Kalliope Muse speaks to me

Emigrée from GR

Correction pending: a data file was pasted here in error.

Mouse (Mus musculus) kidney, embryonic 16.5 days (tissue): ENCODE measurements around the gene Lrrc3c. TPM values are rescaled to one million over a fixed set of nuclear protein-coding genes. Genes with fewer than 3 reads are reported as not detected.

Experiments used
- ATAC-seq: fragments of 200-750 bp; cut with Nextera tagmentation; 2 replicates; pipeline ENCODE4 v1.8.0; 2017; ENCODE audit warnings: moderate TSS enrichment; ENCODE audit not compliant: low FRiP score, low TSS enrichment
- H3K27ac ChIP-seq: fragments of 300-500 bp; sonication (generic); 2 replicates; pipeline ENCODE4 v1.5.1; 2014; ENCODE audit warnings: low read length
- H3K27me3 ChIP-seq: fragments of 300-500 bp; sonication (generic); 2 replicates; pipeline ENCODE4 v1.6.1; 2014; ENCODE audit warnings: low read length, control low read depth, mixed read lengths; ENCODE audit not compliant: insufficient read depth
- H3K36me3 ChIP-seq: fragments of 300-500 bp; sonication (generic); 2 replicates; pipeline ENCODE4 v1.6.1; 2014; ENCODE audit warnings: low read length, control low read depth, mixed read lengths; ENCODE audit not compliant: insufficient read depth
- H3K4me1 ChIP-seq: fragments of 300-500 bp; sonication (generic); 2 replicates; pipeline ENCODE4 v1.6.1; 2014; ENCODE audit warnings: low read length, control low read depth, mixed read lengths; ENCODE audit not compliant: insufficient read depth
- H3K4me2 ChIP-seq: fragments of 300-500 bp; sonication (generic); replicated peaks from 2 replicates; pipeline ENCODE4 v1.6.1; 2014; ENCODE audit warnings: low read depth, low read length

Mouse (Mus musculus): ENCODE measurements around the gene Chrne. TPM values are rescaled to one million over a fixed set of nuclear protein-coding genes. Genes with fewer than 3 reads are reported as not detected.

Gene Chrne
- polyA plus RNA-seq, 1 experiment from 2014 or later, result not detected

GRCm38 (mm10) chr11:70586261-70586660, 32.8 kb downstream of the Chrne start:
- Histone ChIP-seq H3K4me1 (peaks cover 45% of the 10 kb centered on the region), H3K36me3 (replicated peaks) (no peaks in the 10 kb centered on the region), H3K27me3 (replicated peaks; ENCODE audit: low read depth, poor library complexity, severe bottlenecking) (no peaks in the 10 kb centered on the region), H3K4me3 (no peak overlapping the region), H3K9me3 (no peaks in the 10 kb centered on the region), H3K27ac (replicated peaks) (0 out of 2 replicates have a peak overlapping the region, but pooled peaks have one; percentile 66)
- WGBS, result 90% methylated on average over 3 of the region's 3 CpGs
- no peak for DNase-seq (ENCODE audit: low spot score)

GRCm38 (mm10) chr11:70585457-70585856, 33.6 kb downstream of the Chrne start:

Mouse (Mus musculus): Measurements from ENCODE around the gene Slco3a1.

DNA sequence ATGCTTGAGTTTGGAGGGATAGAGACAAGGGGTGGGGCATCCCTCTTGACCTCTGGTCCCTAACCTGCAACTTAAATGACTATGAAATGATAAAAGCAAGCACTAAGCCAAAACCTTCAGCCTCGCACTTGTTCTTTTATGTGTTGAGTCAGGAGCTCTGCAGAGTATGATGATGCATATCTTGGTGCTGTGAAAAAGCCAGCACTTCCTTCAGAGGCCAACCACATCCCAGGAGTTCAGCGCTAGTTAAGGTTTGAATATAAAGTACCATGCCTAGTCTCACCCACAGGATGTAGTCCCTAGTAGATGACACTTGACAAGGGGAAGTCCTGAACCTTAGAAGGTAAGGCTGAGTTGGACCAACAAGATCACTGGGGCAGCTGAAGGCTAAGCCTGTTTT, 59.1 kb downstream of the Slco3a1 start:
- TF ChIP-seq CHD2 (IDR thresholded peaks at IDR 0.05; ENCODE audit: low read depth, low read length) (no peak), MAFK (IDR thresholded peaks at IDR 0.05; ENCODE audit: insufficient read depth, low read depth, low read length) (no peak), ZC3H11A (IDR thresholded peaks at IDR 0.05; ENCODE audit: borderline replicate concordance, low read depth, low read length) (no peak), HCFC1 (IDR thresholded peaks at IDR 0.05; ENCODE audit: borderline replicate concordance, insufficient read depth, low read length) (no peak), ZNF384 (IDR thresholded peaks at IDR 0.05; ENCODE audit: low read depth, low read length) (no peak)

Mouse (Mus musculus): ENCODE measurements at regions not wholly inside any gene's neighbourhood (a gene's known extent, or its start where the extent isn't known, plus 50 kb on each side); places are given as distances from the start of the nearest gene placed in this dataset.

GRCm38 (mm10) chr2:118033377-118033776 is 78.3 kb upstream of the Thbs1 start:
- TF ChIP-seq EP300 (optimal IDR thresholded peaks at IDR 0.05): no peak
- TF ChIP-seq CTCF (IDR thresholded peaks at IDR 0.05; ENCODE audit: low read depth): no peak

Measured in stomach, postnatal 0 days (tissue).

Ghostwritten - David Mitchell How dare I write yet another review of Ghostwritten, when most of my GR friends have read, loved, and written fantastic reviews on this book already? I have LIKED Kris’s, S.Penkevich’s and Ian Graye’s.So, I will refer my reader to those reviews and here I will only record some loose thoughts.As with any thing that is openly praised by most, I was a bit apprehensive to approach David Mitchell. Satisfaction is the difference between Attainment and Expectations.But I have liked the book even though I had to wait until close to 40% (can you tell I read it in e-format?) to get a sense of whether I was enjoying it or not.I loathe the word “connectivity”. It is a buzz word in my office and a colleague-friend and I always make side jokes whenever it is used. At work it is supposed to mean that we have all our activities well engrained with each other to form a smooth, efficient and international business. In reality it means that very little is defined in how the various processes should be working with each other, and also that responsibilities should remain unassigned. For us this word is a code for BS.So, it is very hard for me to say that it is the connections between the people, the stories, and the literary references (see S.Penkevich’s list of them) that have appealed to me the most in this book. Yes, the odious “connectivity” is what I single out as the best part of this novel. I should add that it was during reading it that a long lost friend managed to contact me. This happened thanks to an unexpected series of connections that took place between London - Paris – New York – Bristol – Delhi - New Haven and Madrid. This made my reading all the more spooky. I felt in my skin Mitchell’s depiction of the way our contemporary lives are affected by transport and telecommunications. His reminding us that we are mistaken in understanding our lives are a single line while forgetting that other points in that line do actually form other single lines that can eventually, decades later, cross our lines again, certainly hit home with me.But the missing star is because I felt that David Mitchell does not differentiate sufficiently the various narrator voices, in spite of what most critics say. Some characters, in particular the HK lawyer and the London ghostwriter rang too close to each other. And although the Petersburg story is one of my favorites, the voice of the narrator seemed too dumb and a bit fake. This book merits a second reading, which should also happen for me soon.

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